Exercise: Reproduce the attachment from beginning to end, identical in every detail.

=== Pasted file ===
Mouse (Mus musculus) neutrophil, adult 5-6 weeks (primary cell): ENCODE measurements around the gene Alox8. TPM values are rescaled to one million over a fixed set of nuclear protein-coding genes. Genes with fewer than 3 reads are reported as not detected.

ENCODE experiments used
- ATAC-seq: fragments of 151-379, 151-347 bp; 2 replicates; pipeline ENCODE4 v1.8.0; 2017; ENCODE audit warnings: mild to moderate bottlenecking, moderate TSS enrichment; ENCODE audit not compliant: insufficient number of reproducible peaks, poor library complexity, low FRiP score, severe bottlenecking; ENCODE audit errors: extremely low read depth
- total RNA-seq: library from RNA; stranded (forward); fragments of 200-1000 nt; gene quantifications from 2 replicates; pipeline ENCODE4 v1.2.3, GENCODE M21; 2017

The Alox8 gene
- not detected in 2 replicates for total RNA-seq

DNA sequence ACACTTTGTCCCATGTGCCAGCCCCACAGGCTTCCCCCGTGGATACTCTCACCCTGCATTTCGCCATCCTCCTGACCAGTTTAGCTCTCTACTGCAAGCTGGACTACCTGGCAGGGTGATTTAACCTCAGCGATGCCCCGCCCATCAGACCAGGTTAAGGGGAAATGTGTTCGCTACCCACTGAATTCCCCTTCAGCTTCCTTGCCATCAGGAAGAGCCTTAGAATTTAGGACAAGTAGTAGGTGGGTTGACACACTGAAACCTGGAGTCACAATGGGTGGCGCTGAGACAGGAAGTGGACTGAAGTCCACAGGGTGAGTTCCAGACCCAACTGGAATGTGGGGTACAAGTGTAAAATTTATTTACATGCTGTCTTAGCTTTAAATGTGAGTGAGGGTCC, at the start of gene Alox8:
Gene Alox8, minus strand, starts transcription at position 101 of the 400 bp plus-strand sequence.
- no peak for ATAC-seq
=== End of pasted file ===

Mouse (Mus musculus) neutrophil, adult 5-6 weeks (primary cell): ENCODE measurements around the gene Alox8. TPM values are rescaled to one million over a fixed set of nuclear protein-coding genes. Genes with fewer than 3 reads are reported as not detected.

ENCODE experiments used
- ATAC-seq: fragments of 151-379, 151-347 bp; 2 replicates; pipeline ENCODE4 v1.8.0; 2017; ENCODE audit warnings: mild to moderate bottlenecking, moderate TSS enrichment; ENCODE audit not compliant: insufficient number of reproducible peaks, poor library complexity, low FRiP score, severe bottlenecking; ENCODE audit errors: extremely low read depth
- total RNA-seq: library from RNA; stranded (forward); fragments of 200-1000 nt; gene quantifications from 2 replicates; pipeline ENCODE4 v1.2.3, GENCODE M21; 2017

The Alox8 gene
- not detected in 2 replicates for total RNA-seq

DNA sequence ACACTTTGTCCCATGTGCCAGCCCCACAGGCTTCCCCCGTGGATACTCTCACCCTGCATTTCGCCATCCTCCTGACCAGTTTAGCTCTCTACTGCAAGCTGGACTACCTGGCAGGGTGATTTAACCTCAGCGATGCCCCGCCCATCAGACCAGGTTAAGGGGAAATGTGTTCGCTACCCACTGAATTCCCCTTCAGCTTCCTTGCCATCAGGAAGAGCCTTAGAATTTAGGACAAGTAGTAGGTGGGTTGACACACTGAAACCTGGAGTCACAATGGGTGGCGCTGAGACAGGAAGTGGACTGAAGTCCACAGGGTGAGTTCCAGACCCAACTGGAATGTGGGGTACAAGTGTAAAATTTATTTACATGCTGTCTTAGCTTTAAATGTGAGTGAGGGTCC, at the start of gene Alox8:
Gene Alox8, minus strand, starts transcription at position 101 of the 400 bp plus-strand sequence.
- no peak for ATAC-seq